1841 England, Wales & Scotland Census

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Information about 1841 England, Wales & Scotland Census

The 1841 census is the first modern UK census and the earliest census that has survived in its entirety. Only local fragments of the 1801, 1811, 1821 and 1831 censuses survived once the statistical information was collected.

There was a census taken every ten years between 1801 and 1831, although only a few parts of them remain. These were only a head count and no personal information was actually recorded. It was only in 1841 that personal information was included in the census. The 1841 census was taken on Sunday the 6th June 1841 and the total population was recorded as 15,914,000.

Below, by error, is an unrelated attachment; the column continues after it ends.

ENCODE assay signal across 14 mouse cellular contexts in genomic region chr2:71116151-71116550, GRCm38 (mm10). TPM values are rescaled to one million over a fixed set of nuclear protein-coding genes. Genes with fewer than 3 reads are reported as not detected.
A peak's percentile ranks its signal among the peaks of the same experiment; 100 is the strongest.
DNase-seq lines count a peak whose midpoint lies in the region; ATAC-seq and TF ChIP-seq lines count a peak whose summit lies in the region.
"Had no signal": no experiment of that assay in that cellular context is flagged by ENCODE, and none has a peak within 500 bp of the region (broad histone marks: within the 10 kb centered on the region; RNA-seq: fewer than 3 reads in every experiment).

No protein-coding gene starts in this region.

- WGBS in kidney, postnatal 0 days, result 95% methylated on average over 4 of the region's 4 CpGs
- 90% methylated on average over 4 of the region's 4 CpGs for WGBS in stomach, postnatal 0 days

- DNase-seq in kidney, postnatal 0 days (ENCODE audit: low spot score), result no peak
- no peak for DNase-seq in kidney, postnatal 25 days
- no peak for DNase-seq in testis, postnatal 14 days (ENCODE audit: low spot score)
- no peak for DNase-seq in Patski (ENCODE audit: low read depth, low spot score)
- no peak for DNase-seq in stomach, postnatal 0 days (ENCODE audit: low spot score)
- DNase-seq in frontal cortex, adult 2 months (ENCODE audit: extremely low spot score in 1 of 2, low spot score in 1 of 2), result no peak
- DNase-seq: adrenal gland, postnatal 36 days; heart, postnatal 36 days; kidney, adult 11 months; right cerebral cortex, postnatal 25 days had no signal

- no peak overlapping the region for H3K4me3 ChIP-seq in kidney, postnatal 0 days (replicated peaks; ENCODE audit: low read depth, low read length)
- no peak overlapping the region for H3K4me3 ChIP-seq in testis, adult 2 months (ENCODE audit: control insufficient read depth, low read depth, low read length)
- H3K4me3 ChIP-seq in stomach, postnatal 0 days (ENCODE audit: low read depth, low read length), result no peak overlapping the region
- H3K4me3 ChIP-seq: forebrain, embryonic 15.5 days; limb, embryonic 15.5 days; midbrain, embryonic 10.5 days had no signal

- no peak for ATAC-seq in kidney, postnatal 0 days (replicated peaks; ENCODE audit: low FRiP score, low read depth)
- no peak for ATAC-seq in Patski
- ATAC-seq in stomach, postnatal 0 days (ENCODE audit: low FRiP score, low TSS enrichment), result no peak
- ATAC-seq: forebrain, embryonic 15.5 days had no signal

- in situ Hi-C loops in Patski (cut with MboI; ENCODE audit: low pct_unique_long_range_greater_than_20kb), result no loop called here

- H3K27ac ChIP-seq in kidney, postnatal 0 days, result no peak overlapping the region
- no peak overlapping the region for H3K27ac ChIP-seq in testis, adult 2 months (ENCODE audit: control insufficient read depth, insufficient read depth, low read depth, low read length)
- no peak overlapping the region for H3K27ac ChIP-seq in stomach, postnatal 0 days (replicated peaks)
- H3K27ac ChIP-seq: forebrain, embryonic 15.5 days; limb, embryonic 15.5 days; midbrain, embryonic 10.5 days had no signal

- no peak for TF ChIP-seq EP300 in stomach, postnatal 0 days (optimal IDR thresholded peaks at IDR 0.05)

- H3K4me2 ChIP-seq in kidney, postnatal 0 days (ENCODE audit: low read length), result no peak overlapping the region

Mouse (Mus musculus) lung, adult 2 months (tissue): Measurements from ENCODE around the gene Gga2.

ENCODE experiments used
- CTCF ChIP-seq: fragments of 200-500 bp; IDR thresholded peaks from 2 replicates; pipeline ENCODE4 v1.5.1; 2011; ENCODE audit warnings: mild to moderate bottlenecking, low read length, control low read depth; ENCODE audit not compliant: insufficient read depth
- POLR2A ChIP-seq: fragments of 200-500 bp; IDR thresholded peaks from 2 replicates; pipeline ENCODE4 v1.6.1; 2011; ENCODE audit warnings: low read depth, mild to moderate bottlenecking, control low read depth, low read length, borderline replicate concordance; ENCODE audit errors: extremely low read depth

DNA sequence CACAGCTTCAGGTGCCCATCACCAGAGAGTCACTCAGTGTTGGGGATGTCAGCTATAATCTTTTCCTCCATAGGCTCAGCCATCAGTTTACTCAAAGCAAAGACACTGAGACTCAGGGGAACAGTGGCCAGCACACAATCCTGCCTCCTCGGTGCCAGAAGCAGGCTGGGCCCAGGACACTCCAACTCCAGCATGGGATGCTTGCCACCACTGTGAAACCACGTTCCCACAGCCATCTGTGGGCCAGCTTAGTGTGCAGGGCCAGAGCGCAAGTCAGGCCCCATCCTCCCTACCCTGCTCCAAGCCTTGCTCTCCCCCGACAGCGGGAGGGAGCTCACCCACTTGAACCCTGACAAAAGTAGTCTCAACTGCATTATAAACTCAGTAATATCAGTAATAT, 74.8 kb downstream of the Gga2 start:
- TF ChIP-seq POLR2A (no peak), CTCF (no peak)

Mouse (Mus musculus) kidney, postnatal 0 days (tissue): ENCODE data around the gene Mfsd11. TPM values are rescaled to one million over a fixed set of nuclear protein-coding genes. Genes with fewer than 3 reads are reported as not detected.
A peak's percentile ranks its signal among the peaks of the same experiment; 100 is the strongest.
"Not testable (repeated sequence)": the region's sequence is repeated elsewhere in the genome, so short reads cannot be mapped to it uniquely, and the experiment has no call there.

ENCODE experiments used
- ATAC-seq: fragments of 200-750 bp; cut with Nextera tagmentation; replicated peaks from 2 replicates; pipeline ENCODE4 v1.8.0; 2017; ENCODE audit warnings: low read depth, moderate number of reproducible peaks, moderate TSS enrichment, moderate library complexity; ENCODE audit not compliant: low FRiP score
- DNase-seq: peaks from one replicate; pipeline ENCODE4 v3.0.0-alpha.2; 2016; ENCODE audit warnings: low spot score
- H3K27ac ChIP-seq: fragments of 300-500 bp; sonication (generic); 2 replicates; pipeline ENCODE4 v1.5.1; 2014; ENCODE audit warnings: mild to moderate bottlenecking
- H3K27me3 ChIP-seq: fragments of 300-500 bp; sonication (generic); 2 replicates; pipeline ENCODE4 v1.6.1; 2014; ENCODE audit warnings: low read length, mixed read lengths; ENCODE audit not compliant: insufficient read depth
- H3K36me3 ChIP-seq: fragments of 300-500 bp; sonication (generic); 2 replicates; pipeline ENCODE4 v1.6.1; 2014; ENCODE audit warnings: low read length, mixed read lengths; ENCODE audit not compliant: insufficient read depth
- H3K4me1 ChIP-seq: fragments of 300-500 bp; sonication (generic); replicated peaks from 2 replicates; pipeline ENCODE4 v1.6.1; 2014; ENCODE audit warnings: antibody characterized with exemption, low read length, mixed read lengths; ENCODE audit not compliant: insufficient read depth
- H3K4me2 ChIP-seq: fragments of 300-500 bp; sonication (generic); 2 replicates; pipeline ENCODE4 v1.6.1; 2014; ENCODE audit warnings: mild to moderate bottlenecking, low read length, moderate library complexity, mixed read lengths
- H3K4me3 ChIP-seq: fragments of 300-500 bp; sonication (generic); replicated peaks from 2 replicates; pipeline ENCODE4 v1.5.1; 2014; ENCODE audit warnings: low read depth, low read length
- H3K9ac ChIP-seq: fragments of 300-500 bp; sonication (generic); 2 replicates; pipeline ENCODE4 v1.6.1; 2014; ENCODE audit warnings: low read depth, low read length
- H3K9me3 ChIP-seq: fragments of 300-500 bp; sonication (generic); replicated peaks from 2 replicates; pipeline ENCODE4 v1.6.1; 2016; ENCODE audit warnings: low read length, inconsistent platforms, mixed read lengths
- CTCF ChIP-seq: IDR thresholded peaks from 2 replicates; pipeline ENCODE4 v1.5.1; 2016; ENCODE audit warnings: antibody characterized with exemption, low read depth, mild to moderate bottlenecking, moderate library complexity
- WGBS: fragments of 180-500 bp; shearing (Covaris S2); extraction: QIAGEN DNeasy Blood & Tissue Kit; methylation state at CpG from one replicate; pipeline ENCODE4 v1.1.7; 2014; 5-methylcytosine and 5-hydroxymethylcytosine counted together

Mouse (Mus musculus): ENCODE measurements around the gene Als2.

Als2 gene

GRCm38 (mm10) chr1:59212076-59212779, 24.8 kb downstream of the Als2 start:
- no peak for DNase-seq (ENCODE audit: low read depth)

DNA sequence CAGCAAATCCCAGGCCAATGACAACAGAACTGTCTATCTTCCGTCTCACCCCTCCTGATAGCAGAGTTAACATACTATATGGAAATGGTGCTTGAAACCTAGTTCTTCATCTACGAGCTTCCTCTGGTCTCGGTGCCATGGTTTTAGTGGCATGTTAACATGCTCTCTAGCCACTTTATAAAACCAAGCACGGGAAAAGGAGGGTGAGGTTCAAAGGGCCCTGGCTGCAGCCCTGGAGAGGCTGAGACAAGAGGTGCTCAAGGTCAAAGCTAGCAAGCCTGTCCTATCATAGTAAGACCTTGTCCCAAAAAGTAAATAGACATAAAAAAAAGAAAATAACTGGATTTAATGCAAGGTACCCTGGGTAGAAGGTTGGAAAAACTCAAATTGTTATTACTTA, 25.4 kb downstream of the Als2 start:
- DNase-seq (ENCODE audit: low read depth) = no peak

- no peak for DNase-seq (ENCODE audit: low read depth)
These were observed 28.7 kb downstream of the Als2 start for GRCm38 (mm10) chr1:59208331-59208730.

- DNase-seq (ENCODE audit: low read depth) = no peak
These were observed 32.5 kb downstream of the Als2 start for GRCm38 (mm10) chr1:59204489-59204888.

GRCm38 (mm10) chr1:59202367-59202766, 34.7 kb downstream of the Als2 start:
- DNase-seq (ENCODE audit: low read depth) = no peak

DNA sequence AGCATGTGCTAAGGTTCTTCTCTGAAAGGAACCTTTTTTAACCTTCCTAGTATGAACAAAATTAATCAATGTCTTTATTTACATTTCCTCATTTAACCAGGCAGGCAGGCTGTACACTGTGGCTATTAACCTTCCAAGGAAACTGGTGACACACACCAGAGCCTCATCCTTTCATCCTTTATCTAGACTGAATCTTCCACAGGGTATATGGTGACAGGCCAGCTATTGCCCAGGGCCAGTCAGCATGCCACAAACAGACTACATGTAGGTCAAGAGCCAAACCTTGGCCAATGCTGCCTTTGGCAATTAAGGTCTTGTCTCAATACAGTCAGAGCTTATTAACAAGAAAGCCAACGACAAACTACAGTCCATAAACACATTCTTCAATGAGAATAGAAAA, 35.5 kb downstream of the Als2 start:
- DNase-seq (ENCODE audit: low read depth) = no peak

1841 was the first time that the head of each household was given a form to fill in on behalf of everyone in the dwelling on a set day. This system still forms the basis of the method used in Britain today.
The 1841 census was the first to record individuals’ details, although it contains less information than censuses that followed. In 1841, the enumerators rounded down a person’s age to the nearest five – so someone aged 29 would be listed as aged 25. Bear this in mind if your relative doesn’t appear in the census with the age you expected.